Auditioning your Voice
After you have finished recording your full inventory, we build six versions of your voice in our lab, using different software settings. Normally, we test the six versions ourselves to choose the one we believe is best, and package that as your final voice.
We are introducing a new feature that allows you to use some of the same techniques we use in the lab to decide which version of your voice you personally prefer. There are really two reasons for doing this. First, because your concept of how your synthetic voice should sound might be different from ours, we believe it is important for you to have a say in selecting the voice and setting some of its controls. Second, in preparation for the time when we will begin charging for voices (we are not doing this yet), we want to provide an opportunity for you to hear the voice and be certain you want to use it before you buy it.
There are three steps in the process of selecting your voice:
- Set synthesis parameters
- Compare the six voice versions
- Make a final choice
In the following, we will give you a little more detail regarding each step. When you are ready, click the Begin button below to begin step 1.
1. Set synthesis parameters
We provide controls for three voice parameters: speaking rate; sentence intonation; and syllable timing. Speaking rate is simply the overall speaking rate and can be adjusted from very slow to very fast. By default, your ModelTalker voice will speak at about the same rate that you spoke when recording the speech inventory. Sentence intonation refers to the tonal pattern of your voice, for example, does the pitch rise (as with some questions) or fall (as with most statements) at the end of a sentence. By default, ModelTalker attempts to find examples of your recorded speech that match the best intonation pattern for a sentence, but it does not attempt to modify the intonation of the speech, so sometimes sentences may have inappropriate or disjoint intonation. If you enable synthetic intonation, ModelTalker will use Digital Signal Processing (DSP) strategies to make the sentence match normal intonation more closely. However, that may also reduce the naturalness of your voice quality to some extent. You need to decide whether, on balance, enabling synthetic intonation helps or hurts your voice.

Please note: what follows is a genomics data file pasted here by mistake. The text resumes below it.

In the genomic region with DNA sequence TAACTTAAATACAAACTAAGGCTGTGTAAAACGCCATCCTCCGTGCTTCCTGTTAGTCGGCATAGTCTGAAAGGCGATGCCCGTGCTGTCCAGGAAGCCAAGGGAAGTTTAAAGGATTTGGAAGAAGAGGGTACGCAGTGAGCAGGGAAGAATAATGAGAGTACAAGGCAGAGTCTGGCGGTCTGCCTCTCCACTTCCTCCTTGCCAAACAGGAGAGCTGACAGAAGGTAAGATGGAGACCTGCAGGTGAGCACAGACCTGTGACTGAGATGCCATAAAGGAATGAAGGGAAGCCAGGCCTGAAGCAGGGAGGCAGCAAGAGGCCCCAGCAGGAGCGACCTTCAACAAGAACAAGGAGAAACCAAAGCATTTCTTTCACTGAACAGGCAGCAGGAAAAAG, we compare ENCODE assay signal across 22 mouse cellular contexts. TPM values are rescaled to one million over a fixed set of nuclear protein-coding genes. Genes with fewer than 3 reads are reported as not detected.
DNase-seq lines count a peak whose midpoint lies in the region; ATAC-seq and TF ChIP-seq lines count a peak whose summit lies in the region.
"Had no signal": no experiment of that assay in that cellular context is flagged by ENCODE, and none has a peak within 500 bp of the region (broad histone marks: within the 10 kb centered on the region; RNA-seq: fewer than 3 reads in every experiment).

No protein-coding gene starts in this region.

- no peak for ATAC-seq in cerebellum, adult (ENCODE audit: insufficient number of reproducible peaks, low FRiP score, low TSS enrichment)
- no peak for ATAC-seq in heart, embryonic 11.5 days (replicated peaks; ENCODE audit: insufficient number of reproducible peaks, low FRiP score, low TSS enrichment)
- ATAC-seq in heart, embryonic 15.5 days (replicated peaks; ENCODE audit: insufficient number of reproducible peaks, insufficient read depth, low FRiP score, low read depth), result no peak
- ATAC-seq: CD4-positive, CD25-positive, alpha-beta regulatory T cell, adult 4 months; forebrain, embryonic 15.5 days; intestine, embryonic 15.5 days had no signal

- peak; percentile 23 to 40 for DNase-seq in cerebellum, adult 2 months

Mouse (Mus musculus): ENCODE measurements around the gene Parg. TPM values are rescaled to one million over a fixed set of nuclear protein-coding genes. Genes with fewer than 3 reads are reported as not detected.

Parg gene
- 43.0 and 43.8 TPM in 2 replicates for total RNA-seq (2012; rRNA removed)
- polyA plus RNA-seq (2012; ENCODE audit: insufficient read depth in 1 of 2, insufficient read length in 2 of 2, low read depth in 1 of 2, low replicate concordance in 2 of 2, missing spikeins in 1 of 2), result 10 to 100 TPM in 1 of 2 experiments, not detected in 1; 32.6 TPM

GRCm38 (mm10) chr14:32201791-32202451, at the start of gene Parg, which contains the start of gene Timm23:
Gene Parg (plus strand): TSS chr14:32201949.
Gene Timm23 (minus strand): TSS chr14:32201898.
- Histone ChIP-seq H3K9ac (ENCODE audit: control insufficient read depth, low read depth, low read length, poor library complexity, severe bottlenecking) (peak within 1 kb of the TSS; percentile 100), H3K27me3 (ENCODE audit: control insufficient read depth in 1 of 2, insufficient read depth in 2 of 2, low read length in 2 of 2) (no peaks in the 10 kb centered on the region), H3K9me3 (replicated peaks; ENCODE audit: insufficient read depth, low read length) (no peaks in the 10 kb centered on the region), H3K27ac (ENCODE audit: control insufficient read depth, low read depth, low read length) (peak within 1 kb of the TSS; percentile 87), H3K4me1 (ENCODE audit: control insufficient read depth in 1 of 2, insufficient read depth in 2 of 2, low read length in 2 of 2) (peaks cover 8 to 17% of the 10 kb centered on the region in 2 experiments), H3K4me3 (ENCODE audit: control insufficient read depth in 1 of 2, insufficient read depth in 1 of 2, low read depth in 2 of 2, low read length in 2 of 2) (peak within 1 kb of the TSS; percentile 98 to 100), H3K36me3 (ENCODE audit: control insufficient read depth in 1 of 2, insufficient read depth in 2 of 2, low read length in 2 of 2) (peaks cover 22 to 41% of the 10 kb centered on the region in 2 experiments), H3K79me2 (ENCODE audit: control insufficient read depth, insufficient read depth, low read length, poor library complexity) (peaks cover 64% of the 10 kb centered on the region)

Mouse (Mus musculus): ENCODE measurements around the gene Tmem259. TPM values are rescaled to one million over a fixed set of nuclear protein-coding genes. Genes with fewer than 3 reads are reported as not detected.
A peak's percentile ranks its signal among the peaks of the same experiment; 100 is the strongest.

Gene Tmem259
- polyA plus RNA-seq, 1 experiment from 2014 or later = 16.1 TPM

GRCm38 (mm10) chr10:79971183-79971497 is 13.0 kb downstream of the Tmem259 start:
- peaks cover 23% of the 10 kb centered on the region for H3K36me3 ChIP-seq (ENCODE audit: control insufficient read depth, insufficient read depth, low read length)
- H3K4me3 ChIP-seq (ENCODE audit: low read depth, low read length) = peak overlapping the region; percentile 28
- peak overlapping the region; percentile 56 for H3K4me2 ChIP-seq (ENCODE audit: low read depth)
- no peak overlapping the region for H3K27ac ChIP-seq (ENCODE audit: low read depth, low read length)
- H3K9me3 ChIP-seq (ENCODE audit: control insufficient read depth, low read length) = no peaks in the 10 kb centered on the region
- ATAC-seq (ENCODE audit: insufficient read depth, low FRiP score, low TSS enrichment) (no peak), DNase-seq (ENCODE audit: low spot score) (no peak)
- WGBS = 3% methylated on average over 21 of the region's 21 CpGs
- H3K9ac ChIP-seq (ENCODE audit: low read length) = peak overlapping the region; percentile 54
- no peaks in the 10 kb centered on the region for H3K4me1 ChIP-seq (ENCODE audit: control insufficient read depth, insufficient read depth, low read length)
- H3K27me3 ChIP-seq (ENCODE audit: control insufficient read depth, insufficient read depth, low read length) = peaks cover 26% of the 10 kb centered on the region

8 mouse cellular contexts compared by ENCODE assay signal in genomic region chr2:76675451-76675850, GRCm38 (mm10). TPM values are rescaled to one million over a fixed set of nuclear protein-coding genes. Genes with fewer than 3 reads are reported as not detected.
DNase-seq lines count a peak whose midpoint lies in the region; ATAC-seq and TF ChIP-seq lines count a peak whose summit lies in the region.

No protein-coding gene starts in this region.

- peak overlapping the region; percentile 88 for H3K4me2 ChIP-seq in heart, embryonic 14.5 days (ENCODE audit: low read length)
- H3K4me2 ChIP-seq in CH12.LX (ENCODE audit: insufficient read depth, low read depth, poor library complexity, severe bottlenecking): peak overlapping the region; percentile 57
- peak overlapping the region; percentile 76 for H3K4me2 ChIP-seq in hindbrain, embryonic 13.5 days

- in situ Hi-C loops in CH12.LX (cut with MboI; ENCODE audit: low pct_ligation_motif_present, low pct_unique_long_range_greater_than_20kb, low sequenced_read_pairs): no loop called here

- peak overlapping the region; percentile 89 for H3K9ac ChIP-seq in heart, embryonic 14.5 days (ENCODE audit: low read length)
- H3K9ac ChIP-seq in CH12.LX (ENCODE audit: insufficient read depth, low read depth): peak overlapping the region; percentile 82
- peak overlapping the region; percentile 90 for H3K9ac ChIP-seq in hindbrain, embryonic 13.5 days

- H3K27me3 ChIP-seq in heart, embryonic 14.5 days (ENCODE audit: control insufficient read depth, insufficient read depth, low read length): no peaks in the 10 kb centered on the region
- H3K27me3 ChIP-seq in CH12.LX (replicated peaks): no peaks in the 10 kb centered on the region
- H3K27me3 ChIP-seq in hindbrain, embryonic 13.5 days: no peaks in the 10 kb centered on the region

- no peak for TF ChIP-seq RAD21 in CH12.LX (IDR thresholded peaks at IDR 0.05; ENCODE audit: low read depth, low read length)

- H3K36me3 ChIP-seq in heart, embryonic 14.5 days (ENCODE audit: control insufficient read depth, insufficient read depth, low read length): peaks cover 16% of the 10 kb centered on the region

Syllable timing refers to the way the rhythm of your speech can vary within a phrase. For example, the same syllable may be spoken more rapidly at the beginning of a phrase or more drawn out if it is at the end of a phrase. Similarly, stressed or emphasized syllables tend to be longer in duration than unstressed syllables. As with intonation, by default ModelTalker attempts to find syllables that match what is appropriate for normal syllable timing. If you enable synthetic syllable timing, ModelTalker will use DSP to modify syllable durations to try to make them match typical speech timing patterns more closely. In this case, as with intonation, the DSP may reduce the naturalness of your voice quality, however, sometimes this helps make the speech easier to understand, particularly if you have some dysarthria, or if your speaking rate varied a lot when you recorded your inventory.
In step one, there is a text box where you can enter a sentence or try several different sentences while trying different combinations of speaking rate, timing, and intonation control. The point of this step is to determine the combination of settings that will be used for the second step when you compare different versions of your voice, all with the same synthesis parameters.
2. Compare the six voice versions
Step 2 consists of 30 sentence comparison “trials.” On each trial, you will be able to listen to the same sentence generated by two different versions of your voice and you must choose which of the two versions you prefer. The sentences we are using are chosen to challenge the limits of your synthetic voice. Some may be hard or nearly impossible to understand. More often it may be difficult to decide which of the two versions sounds better, but you must pick one version even if you feel the choice is random.
Over the 30 trials, you will hear 10 sentences made by each version of your voice and each version will be paired twice with each other version of your voice. From these “paired comparison” trials, we will select the two versions that you chose as the preferred voice most frequently and use those two versions in the third step.
3. Make a final choice
In step 3, you will again have access to the speaking rate, timing, and intonation controls along with a text box as in Step 1. You may enter short sentences in the text box, or copy and paste much longer passages (up to about 2000 characters). We encourage you to use this step to test your synthetic voice with things you may actually want to say.
In addition to the same controls from Step 1, you will also have radio control buttons that let you choose which of the two voices selected in Step 2 you want to use to render the text in the text box. You should try both voice versions with multiple texts and also try again modifying the rate, timing, and intonation controls. When you have decided on the combination of controls and the voice that you prefer, click the Done button to save those settings as the ones we will use in building your voice installer.
Note that you must use the Chrome web browser to do the audition process. Neither Internet Explorer nor Safari support the audio features we use. Also, you may safely dismiss/ignore the warning message about using a USB headset, but we do recommend using headphones to do the audition.